‘2014 World Cup’
The French may not have a direct equivalent to the word ‘teenager’ (there being no numerical suffix akin to ‘-teen’ in the language of Molière), but that doesn’t stop them remarking on the novelty when a player under the age of 20 is called up by the national team.
It happened twice earlier this month, when 19-year-olds Raphaël Varane and Paul Pogba were both included in Didier Deschamps’ squad for the World Cup qualifiers against Georgia and Spain. Pogba rather spoilt the symmetry by turning 20 the following day, but it was such a rarity that L’Équipe marked the occasion with a photographic slideshow of the players to have graced the blue jersey while still awaiting the end of their second decade.
Varane and Pogba are exceptions. The expectation, in France, is that players will earn their spurs in the junior versions of the national team before eventually graduating to the senior side. France’s under-21 squad – known as les Espoirs (literally, ‘the hopes’) – brims with exciting players such as Milan striker M’Baye Niang and the Lyon pair of Clément Grenier and Alexandre Lacazette, but although they play for some of the biggest clubs in Europe, there is no clamour for them to be promoted to the senior squad before they are ready. That is partly down to the depth of talent already at Deschamps’ disposal, but it is also, partly, cultural.
Exceptional indeed is the player who is excused an apprenticeship in France’s representative youth teams. Despite Pogba’s widely acclaimed performances for Juventus this season, Deschamps has admitted to reluctance about allowing him to stroll straight into the first-team set-up. As recently as January, the former Marseille manager said the midfielder still needed “some carrot and stick” before he could be considered for selection. Both Pogba and Varane impressed on their debuts against Georgia on Friday, but afterwards the word on Deschamps’ lips was “potential”.
“LONDON — England beat Brazil 2-1 on Wednesday to end a 23-year wait for victory over the five-time world champions and consign Luiz Felipe Scolari to defeat in the first game of his second spell as Brazil coach.”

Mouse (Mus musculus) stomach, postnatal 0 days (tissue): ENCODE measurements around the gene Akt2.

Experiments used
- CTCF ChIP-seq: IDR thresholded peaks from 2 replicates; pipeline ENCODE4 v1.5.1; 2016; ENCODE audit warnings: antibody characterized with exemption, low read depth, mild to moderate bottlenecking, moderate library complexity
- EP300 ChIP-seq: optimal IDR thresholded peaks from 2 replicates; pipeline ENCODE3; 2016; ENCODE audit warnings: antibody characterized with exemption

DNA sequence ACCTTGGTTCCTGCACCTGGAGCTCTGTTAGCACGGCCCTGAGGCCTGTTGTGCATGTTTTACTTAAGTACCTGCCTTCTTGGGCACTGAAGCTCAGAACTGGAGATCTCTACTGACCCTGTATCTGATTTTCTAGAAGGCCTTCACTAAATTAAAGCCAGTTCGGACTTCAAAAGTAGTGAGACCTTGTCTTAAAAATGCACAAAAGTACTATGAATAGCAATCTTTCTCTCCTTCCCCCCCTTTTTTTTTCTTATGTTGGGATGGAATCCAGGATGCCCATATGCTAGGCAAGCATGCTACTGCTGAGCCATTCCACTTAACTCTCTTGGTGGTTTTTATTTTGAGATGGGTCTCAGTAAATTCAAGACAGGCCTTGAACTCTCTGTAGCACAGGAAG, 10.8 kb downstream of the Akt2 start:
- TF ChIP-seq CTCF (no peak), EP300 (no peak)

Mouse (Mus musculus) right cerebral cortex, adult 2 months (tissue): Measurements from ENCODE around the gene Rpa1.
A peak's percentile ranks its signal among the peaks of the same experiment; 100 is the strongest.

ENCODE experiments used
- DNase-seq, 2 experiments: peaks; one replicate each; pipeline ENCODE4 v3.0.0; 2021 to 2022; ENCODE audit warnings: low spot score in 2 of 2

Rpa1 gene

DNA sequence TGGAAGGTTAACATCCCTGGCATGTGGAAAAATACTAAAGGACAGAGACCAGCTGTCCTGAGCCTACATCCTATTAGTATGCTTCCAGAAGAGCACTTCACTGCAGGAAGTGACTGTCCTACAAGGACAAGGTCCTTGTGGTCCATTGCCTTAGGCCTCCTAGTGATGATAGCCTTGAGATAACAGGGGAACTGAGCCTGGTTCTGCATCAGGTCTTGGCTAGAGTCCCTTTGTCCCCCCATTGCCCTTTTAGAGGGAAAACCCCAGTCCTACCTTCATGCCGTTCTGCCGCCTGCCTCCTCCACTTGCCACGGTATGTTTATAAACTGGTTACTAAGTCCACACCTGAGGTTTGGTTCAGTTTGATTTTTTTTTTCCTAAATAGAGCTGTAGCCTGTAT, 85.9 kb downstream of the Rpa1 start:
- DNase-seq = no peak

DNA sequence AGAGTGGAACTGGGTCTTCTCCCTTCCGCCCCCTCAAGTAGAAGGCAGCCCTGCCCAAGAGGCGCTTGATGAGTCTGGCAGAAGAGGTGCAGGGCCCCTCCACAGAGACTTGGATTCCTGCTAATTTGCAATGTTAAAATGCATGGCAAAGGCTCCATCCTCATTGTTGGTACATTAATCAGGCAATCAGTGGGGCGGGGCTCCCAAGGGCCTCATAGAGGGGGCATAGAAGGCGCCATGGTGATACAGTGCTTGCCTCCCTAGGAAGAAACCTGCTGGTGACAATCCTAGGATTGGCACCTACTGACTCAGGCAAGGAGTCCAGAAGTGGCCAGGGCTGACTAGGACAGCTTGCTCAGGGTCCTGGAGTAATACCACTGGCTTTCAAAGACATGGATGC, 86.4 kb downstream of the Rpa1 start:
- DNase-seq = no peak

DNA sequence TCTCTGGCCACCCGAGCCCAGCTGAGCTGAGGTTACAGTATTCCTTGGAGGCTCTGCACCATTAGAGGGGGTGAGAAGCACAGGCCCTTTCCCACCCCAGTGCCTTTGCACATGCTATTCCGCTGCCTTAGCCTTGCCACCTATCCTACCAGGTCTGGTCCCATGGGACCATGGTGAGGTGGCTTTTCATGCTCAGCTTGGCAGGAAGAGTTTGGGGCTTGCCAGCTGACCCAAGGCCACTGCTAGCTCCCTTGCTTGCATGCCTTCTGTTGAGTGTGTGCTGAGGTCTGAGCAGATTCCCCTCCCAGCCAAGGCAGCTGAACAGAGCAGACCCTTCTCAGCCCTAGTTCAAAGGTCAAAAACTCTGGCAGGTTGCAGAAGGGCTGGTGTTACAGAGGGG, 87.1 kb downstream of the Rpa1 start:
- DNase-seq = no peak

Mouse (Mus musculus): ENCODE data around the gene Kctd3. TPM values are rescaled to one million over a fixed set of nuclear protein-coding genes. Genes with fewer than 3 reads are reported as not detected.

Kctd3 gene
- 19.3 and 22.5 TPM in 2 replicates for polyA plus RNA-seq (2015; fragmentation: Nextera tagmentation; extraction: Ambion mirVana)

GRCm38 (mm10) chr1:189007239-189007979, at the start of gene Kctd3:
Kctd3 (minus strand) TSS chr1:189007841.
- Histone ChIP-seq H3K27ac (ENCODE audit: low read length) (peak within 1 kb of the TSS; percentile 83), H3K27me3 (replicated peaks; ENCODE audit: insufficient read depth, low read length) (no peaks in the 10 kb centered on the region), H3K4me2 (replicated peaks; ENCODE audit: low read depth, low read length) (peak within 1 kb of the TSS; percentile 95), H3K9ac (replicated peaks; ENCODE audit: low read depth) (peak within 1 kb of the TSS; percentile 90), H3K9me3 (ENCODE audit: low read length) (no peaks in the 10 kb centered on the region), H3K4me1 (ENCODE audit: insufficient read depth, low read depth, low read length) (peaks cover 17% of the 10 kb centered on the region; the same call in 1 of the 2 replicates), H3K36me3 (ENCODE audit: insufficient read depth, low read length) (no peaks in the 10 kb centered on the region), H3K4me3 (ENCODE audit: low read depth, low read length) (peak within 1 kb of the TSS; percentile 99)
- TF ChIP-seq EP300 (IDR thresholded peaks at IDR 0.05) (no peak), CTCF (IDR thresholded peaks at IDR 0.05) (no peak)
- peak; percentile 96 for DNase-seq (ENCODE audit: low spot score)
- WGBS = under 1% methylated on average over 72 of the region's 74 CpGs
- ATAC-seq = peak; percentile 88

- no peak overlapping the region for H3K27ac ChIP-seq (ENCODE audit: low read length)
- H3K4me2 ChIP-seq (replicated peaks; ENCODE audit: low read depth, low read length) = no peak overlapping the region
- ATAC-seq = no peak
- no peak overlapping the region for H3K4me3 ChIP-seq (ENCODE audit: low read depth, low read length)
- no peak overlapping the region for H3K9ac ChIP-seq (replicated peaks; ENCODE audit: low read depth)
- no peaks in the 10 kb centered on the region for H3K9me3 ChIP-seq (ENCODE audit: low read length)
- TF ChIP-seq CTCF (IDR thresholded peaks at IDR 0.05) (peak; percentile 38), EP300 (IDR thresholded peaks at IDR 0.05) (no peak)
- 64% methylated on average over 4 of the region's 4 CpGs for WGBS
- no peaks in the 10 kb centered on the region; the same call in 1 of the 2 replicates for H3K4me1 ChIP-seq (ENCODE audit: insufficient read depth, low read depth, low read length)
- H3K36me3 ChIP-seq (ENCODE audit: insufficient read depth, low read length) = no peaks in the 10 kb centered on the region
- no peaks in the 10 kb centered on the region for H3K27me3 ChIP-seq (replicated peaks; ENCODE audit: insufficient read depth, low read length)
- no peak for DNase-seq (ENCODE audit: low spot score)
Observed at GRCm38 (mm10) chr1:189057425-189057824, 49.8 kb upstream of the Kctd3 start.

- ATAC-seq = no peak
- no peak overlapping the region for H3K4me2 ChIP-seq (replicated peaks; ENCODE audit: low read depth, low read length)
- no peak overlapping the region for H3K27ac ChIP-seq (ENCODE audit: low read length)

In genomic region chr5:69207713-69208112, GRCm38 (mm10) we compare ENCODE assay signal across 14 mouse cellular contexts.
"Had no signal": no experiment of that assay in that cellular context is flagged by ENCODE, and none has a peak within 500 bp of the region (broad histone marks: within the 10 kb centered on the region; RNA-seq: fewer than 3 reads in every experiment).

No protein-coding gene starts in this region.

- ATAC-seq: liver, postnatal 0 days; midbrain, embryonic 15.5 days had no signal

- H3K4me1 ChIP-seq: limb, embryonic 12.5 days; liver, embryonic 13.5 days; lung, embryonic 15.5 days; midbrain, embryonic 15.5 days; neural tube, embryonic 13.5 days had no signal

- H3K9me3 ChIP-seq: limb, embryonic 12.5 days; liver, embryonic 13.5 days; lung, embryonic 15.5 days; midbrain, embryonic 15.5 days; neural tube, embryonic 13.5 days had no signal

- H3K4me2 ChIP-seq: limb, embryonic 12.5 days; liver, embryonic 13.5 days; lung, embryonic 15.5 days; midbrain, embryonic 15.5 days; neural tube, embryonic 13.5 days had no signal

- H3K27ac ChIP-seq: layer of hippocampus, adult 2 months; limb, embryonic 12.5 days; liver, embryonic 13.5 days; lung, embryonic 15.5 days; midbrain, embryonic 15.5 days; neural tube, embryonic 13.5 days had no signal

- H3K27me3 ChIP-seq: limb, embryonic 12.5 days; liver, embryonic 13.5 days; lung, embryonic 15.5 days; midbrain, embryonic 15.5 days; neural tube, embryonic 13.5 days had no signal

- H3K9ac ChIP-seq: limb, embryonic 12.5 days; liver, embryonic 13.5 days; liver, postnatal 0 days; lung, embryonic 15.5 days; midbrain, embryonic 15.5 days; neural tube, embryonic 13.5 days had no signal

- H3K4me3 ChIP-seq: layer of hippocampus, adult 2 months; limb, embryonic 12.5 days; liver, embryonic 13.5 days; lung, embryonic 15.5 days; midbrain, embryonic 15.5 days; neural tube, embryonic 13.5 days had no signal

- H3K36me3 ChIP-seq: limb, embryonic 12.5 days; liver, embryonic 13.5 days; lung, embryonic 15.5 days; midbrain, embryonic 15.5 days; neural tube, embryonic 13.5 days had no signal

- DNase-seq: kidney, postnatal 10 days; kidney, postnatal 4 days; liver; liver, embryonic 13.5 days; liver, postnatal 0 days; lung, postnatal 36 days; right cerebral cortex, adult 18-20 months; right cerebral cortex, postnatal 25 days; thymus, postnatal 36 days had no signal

My match report on England’s unexpectedly assured victory over Brazil at Wembley can be read here. There’s also a reaction piece here: Hodgson encouraged by England’s young lions.
“Karim Benzema is still to score in the [Didier] Deschamps era, but he and Franck Ribéry often appear the only players capable of making things happen in the final third. The Real Madrid striker could have scored three or four goals against Japan before being withdrawn at half-time, while Ribéry tested [Eiji] Kawashima twice within minutes of entering the fray as a 68th-minute substitute. As L’Equipe drily noted on Saturday, “without Benzema and Ribery, nothing much happens”.”
I’ve written a piece for AFP on France’s misfiring forwards, ahead of Tuesday’s pivotal World Cup qualifier with Spain in Madrid. You can read it here.
Didier Deschamps may have been overlooked for the France job in both 2008 and 2010, but upon finally taking up the role in July this year, he found the problems facing the national coach had barely changed.
As in 2010 and, to a lesser extent, 2008, France emerged from this year’s major tournament chastened by sporting underachievement and embarrassed by reports of off-pitch turmoil. The fall-out from Euro 2012 was nowhere near as painful as it was after the rank humiliation of the 2010 World Cup, nor were the performances as poor as they were either in South Africa or at Euro 2008, but Deschamps knows that there is nonetheless, if not a full rebuilding process, then a period of recalibration to be undertaken.
For all the criticism of France’s conservative approach against Spain in the Euro 2012 quarter-finals, and all the tales of changing-room unrest that abounded, Laurent Blanc clearly left the team in a far healthier state than he had found it. Three months after taking up the reins from his former international team-mate, Deschamps is already making his mark by attempting to create a side that packs more of a punch on the pitch, but generates fewer headlines off it.
In his first press conference after taking over, Deschamps said he wanted to build a side that “imposes itself on its opponents”, and the most striking thing about the teams that he has fielded in his three games so far has been their physicality.
“PARIS — France took control of their 2014 World Cup qualifying group by overcoming a second-half wobble to beat former bêtes noires Belarus 3-1 at Stade de France on Tuesday.”
My AFP match report on France’s victory over Belarus, which featured first international goals for Étienne Capoue and Christophe Jallet, as well as a man-of-the-match performance from Franck Ribéry, can be read here.